Picking a Seminary

brick_buildingI am a second year student at Campbell University Divinity School. Campbell is embedded deep within the Baptist denomination. It is affiliated with the Baptist State Convention of North Carolina, the Baptist World Alliance, and is also a partnering institution with the Cooperative Baptist Fellowship (CBF).

Too bad I’m not Baptist.

‘Why then are you going to Campbell?’ you might ask. Good question. Let me share some reasons that were not a part of my decision to continue my education here and at the same time share some reasons that did influence this decision.

First, I did not come to Campbell because of its Baptist heritage, or, more accurately, their specific theology. If I had to choose a denomination (which I’m not opposed to doing—I have not had to come down in a camp yet), I would probably appreciate and feel most comfortable in the Anglican tradition. This does not mean, however, that I do not appreciate certain elements of Baptist tradition. If I could stand none, I would not be able to cope in this context (believe me!), nor be able to serve in a Baptist church.

Campbell is generally considered as fairly moderate, both theologically and I would imagine politically. I would consider myself theologically moderate. I was not attracted to a more ‘liberal’ or more ‘conservative’ seminary. My thoughts are that in a ‘liberal’ context, conversation and beliefs are more often too subjective—boundaries can be lost. In a ‘conservative’ context, conversation and beliefs are too objective—boundaries are tight and perspectives are unnecessarily limited. I have found good, productive conversation among those who, like has been mentioned in a recent article here, are okay with tension; ones who are not purely subjective or overly objective.

On a different note, I did not come to Campbell because of its name. Being only ten years old, Campbell does not have a reputation like that of, say, Duke Divinity, or Fuller Theological Seminary, or Dallas Theological Seminary. I am confidant that this is developing, however.

Having grown up in a part of the country with four distinct seasons (Fort Wayne, Indiana), the appeal of warmer year-round weather played a piece in the decision process.

Even though the weather is great, the city that Campbell is located in would probably not be known at all if the university was not located in it. This is another consideration that did not factor into my decision. Buies Creek has one stoplight; it’s the one on campus. The largest cities closest to Campbell are Fayetteville or Raleigh (although Dunn has a Wal-Mart).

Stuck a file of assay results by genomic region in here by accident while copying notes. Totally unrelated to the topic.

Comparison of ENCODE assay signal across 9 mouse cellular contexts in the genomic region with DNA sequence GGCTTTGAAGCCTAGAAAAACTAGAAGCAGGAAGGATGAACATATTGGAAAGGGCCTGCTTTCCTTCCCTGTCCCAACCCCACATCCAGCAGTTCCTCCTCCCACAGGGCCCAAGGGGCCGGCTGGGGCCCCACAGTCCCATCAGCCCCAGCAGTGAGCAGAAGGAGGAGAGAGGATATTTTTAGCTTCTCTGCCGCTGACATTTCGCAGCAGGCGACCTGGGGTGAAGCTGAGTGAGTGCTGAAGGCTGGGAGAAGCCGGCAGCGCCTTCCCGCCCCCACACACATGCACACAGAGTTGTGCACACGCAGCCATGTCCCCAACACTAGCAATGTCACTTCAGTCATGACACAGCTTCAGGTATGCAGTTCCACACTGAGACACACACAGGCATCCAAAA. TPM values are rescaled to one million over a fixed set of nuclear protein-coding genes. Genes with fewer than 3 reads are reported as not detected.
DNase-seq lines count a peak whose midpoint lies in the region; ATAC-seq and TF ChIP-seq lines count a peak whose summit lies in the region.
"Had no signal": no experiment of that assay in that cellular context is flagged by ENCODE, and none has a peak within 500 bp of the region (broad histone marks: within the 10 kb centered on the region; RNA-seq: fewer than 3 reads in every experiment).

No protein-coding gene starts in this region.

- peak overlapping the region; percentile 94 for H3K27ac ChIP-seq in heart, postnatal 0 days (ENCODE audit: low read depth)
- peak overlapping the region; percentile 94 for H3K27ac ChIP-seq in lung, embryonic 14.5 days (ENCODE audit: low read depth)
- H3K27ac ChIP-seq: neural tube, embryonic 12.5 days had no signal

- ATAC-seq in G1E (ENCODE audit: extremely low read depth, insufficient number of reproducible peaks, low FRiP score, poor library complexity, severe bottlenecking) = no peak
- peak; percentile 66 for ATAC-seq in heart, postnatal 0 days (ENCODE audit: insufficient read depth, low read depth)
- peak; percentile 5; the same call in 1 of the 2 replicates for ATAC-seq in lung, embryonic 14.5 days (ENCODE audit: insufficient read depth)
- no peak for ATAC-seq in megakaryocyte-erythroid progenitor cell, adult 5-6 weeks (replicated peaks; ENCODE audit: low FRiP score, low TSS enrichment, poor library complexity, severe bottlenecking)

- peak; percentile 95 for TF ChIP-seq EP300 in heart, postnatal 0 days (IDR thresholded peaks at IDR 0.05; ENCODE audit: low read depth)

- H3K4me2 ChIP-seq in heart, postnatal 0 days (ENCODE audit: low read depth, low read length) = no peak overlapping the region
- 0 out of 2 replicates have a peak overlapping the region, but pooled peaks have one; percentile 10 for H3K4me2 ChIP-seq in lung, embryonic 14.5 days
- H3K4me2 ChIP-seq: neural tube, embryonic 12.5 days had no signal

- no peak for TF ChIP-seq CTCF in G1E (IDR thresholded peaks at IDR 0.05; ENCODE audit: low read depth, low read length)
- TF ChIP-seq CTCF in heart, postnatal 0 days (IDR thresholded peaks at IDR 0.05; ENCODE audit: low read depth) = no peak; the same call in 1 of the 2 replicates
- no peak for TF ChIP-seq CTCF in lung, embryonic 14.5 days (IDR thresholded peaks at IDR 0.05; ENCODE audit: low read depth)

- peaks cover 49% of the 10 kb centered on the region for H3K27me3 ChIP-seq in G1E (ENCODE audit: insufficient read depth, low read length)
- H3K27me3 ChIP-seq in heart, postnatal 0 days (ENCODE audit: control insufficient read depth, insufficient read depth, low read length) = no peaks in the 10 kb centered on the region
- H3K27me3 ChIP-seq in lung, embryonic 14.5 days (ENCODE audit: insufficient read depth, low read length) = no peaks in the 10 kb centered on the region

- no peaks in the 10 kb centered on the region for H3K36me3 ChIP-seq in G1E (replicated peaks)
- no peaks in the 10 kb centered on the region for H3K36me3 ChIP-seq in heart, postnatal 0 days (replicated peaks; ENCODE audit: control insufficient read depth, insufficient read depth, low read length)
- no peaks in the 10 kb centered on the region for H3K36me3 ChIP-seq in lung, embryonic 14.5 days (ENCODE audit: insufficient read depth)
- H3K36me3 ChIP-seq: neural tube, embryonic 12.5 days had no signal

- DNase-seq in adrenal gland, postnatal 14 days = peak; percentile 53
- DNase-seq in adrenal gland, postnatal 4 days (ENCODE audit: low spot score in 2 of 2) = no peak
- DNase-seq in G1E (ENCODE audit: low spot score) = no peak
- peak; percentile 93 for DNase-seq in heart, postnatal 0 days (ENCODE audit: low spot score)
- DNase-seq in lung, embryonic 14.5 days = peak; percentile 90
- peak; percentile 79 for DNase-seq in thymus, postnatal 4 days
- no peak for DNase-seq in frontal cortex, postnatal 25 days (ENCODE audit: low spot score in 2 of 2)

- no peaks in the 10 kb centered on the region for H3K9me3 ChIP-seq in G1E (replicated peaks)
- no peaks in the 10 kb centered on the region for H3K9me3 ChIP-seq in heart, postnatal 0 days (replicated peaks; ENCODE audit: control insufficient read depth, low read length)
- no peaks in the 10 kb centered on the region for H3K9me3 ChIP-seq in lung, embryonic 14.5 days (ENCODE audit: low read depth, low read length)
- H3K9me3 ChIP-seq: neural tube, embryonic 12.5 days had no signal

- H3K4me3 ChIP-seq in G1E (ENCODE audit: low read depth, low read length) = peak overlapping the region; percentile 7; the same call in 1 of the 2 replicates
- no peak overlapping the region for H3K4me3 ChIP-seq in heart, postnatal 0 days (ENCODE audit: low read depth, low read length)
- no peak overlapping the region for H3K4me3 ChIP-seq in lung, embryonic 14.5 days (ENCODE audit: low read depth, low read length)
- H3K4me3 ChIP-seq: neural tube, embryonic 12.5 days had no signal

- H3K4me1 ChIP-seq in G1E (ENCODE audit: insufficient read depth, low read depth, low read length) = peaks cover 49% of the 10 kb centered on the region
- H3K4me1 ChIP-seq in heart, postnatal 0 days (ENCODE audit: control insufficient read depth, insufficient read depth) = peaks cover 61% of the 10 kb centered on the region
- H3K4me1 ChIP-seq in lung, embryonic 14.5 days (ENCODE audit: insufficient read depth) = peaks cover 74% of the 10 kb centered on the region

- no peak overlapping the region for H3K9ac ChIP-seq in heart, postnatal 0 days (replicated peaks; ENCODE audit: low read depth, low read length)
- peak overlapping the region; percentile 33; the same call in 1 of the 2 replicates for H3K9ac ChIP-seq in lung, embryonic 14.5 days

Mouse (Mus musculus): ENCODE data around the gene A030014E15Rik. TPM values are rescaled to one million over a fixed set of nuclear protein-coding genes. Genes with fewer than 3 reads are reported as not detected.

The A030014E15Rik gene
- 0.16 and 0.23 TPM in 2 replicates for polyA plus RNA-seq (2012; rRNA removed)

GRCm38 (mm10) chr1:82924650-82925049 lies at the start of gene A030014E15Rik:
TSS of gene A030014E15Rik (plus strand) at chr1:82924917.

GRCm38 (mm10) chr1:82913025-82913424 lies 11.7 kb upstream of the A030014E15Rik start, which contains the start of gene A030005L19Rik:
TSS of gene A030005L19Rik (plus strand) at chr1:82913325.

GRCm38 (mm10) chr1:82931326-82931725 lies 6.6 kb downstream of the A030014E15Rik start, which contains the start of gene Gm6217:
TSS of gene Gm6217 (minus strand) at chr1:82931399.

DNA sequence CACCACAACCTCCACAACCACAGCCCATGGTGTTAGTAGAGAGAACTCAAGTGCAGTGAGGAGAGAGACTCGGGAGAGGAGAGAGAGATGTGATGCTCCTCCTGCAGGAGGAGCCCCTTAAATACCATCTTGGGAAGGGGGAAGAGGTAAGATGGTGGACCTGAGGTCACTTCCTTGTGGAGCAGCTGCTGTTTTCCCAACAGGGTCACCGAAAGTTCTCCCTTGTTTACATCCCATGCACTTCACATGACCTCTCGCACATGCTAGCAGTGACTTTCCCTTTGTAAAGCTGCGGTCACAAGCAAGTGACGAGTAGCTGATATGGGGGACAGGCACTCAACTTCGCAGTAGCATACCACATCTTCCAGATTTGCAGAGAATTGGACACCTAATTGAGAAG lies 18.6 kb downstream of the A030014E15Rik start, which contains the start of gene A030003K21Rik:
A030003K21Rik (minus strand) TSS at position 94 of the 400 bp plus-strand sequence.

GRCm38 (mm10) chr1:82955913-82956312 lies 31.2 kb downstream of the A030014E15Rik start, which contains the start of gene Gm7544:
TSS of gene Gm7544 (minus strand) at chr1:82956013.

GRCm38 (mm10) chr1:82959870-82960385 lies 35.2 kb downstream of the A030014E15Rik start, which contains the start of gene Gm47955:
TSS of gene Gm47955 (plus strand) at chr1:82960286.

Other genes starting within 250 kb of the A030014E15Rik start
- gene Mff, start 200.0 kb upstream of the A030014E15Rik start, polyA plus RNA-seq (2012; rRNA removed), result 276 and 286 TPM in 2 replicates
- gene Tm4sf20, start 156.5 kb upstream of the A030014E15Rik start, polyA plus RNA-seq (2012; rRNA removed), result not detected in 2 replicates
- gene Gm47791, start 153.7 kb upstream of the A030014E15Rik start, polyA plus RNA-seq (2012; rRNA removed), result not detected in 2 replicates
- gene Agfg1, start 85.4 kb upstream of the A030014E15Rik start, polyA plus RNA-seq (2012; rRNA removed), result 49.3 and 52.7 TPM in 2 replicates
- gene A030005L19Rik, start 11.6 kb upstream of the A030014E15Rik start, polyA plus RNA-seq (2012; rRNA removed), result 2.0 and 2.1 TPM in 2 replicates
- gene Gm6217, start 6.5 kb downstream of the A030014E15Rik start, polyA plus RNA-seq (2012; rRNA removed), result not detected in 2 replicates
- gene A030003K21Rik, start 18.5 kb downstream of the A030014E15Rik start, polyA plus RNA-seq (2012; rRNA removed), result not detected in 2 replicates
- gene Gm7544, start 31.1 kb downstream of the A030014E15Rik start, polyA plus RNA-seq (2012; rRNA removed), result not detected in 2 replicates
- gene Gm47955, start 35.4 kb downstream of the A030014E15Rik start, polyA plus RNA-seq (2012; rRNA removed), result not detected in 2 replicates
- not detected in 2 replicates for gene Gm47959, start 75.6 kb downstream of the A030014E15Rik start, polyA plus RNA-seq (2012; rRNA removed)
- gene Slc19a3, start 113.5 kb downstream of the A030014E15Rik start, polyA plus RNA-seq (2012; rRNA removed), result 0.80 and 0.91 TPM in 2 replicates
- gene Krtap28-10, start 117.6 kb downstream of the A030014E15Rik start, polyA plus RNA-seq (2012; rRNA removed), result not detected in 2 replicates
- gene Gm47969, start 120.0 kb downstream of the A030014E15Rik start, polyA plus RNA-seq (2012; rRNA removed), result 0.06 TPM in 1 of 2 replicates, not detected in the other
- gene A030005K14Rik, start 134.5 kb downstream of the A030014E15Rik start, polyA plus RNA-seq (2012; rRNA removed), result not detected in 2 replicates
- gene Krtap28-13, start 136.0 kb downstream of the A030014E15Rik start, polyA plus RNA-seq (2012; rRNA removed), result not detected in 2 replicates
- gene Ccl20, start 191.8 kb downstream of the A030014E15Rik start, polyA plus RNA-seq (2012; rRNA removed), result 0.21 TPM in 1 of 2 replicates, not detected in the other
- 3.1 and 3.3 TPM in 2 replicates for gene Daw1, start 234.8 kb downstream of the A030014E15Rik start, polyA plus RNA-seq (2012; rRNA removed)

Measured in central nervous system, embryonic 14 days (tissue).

One of the biggest confirmations that led to me attending Campbell Divinity was the support of my wife. By nature (or nurture, rather), my wife analyzes every decision to the smallest iota. When she expressed being on-board to move out of our recently-bought home in Fort Wayne, depart from family and friends, and leave everything familiar to her in order to relocate to North Carolina, I was sure this was the place to pursue. I had been considering other schools, of which my wife shot down; but, she liked the sound of North Carolina.

Along these same lines, when my wife and I came to visit Campbell (May 2008), one of the things we attempted to accomplish was to see about a possible job for her with the university. In the two and a half days we were in town, she received an offer for a position with Campbell’s School of Pharmacy as an Admission’s Counselor. Another significant contribution to us making this move.

Another factor that was not weighed in making this decision were the professors. I knew nothing about them. Since I have been in class and have had some of them, I have appreciated many things about what they do and who they seem to be as people of faith. Oh, and yes, I have learned some great things from them as well.

An obvious reason that did contribute in this decision was simply being accepted. At the time, I had another application in at a local school, although the school was not a seminary. I was not admitted into that program, but through the series of interviews with Campbell Divinity staff and faculty, I had received an admittance. I looked no further at that point.

As I was applying for Campbell Divinity School, two of my closest friends in Fort Wayne were doing the same. The plan was for us three (taking along our respected immediate family as well) to attend school together (which was probably one of the most significant elements of the decision making process). Unfortunately this idea never came to fruition as we had planned.

Some of these things may sound familiar to you as you considered, or are considering, picking a seminary. If I had to be honest, I probably did not do the kind of research that one may think to do before pulling the trigger on making such a move. At the same time, it would seem to be an unrealistic expectation that there is a seminary out there that would be ‘perfect.’

I am completely confidant and entirely at peace knowing that I am in a good place. Having a confirmation from my wife and close friends would have been enough, so all of the logistical details that God worked out was more than convincing—it was exciting. I know me being at Campbell is cool with God, and is indeed assisting in my education as student of God’s word, my development as a disciple of Jesus, and my training as a minister of the gospel of God.

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Written by joel-usina
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